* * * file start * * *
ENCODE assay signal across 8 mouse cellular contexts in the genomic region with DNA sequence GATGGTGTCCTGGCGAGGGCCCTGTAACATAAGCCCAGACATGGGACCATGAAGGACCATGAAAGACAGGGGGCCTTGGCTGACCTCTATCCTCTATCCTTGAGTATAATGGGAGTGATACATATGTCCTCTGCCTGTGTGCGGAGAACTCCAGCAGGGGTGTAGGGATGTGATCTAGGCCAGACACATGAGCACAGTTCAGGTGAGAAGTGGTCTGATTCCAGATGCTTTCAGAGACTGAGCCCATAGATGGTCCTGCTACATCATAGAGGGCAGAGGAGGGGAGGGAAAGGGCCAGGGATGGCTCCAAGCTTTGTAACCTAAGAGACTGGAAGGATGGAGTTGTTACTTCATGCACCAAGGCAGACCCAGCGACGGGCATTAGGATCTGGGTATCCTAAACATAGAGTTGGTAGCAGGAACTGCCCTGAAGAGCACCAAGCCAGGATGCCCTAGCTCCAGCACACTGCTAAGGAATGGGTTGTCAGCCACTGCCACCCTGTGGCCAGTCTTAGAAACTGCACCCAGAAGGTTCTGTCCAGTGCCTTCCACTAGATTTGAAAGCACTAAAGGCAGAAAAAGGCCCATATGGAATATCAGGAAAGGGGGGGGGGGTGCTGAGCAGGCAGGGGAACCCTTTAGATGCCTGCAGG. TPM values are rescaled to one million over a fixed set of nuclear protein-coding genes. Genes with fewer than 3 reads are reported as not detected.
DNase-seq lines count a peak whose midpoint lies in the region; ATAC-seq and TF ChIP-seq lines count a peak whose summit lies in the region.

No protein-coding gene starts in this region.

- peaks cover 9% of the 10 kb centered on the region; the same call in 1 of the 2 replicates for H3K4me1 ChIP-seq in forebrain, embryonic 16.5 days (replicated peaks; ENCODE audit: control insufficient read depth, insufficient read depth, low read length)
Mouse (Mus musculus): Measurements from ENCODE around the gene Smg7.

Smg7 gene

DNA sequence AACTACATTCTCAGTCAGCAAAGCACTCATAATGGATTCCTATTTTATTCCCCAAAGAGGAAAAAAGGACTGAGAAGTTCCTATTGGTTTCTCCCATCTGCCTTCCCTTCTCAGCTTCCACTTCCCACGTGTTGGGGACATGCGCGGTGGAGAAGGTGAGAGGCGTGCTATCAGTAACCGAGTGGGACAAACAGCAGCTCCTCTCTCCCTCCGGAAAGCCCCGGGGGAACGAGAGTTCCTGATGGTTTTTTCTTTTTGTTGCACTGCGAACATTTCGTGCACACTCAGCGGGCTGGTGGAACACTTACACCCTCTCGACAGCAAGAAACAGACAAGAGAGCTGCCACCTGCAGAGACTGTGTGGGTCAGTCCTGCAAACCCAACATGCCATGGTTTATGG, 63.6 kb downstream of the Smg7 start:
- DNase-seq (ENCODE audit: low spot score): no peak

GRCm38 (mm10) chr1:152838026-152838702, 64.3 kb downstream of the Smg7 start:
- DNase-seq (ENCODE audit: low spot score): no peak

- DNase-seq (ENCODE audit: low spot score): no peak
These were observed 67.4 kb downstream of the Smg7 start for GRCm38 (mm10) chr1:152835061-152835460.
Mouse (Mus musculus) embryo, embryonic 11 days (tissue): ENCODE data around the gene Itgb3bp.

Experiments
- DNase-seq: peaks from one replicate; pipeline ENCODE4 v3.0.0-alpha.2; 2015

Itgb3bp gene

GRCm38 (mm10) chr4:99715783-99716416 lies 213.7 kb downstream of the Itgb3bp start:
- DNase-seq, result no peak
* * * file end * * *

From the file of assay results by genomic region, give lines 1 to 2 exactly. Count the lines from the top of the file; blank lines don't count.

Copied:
ENCODE assay signal across 8 mouse cellular contexts in the genomic region with DNA sequence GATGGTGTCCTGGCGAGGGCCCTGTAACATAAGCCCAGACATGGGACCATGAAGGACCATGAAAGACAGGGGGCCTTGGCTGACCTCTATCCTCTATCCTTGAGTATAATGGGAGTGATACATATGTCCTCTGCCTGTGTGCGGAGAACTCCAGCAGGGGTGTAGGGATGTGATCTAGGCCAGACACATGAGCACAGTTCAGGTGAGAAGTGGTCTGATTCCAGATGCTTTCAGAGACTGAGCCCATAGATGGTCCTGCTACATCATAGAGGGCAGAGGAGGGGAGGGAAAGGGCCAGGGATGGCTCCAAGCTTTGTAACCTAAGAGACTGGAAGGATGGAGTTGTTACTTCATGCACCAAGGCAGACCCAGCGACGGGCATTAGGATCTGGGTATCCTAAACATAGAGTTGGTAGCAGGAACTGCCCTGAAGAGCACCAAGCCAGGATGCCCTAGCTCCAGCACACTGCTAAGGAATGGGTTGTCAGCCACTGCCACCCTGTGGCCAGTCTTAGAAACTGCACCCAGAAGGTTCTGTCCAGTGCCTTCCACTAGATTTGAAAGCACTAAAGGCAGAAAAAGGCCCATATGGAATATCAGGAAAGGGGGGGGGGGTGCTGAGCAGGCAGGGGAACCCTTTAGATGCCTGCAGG. TPM values are rescaled to one million over a fixed set of nuclear protein-coding genes. Genes with fewer than 3 reads are reported as not detected.
DNase-seq lines count a peak whose midpoint lies in the region; ATAC-seq and TF ChIP-seq lines count a peak whose summit lies in the region.